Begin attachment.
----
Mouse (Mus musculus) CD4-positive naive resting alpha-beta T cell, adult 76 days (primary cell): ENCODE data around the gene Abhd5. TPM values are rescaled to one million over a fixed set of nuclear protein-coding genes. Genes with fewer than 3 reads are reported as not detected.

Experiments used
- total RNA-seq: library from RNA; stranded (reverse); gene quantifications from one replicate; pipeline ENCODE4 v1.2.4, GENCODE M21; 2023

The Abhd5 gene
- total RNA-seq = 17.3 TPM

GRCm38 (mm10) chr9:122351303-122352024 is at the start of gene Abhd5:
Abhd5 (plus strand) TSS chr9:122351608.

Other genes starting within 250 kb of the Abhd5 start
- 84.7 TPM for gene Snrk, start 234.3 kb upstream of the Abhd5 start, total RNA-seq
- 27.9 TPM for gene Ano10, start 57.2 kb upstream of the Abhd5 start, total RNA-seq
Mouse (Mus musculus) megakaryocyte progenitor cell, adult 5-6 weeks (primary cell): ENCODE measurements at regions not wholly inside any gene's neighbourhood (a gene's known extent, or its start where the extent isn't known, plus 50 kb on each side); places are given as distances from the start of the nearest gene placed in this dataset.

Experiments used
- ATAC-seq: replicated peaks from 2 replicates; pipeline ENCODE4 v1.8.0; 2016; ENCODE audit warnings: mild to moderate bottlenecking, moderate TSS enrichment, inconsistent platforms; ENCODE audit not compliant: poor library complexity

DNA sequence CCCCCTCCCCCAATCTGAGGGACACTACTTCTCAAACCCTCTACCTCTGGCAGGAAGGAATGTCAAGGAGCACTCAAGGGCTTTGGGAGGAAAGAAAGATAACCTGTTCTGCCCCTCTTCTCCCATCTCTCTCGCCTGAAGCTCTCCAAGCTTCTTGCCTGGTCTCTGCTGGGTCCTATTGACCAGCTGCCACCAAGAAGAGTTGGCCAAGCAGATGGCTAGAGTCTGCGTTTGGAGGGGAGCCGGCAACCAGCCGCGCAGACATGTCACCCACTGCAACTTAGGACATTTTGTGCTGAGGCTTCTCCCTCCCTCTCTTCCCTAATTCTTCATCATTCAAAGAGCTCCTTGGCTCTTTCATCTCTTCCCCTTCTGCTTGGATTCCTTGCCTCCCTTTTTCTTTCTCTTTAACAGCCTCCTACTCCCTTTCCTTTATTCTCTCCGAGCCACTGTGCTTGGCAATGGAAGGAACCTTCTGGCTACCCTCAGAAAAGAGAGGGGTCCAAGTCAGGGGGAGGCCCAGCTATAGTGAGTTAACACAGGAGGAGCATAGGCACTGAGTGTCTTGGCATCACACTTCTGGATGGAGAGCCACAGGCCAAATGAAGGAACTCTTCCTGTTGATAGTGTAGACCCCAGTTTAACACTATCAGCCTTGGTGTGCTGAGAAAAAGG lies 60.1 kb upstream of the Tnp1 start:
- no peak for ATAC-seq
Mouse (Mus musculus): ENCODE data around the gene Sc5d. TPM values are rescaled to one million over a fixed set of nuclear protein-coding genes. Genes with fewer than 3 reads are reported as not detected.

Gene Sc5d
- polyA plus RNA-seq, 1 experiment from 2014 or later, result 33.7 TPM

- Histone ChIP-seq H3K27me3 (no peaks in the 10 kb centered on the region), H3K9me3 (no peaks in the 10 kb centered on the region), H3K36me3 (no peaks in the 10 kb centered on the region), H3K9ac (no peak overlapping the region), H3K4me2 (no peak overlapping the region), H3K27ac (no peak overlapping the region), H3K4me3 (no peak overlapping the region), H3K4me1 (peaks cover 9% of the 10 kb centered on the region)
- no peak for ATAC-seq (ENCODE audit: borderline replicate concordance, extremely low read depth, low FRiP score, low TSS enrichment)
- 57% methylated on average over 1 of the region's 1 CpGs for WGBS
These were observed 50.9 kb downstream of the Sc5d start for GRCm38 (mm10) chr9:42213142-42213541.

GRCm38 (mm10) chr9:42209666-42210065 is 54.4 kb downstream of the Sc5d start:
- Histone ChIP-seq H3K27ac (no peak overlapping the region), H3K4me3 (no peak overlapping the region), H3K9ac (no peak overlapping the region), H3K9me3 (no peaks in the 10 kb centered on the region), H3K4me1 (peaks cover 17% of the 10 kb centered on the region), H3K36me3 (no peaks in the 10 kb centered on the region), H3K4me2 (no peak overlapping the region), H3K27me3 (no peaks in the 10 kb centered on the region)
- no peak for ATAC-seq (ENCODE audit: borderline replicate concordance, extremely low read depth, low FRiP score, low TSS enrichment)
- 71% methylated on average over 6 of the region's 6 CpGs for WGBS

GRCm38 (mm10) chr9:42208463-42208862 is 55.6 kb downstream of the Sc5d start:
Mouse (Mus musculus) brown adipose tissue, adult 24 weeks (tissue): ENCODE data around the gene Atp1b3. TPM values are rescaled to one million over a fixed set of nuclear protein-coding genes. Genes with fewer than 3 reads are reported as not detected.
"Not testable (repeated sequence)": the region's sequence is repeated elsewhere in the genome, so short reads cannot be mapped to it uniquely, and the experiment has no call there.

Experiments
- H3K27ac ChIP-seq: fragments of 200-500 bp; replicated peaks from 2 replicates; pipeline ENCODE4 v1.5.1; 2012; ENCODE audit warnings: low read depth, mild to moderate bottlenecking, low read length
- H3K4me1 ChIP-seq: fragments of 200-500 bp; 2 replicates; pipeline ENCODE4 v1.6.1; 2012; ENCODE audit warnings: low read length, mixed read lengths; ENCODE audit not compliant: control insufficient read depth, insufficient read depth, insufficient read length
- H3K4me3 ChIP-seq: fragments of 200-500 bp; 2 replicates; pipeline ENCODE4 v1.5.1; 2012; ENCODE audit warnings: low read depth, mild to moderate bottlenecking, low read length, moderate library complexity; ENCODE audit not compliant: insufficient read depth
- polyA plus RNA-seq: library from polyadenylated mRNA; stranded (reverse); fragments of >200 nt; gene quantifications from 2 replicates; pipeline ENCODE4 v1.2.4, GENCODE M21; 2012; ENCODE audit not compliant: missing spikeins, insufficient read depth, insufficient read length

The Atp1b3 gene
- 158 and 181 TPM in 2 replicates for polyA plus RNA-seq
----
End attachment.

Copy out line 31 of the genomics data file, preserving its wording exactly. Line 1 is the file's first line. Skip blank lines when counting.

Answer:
- H3K27ac ChIP-seq: fragments of 200-500 bp; replicated peaks from 2 replicates; pipeline ENCODE4 v1.5.1; 2012; ENCODE audit warnings: low read depth, mild to moderate bottlenecking, low read length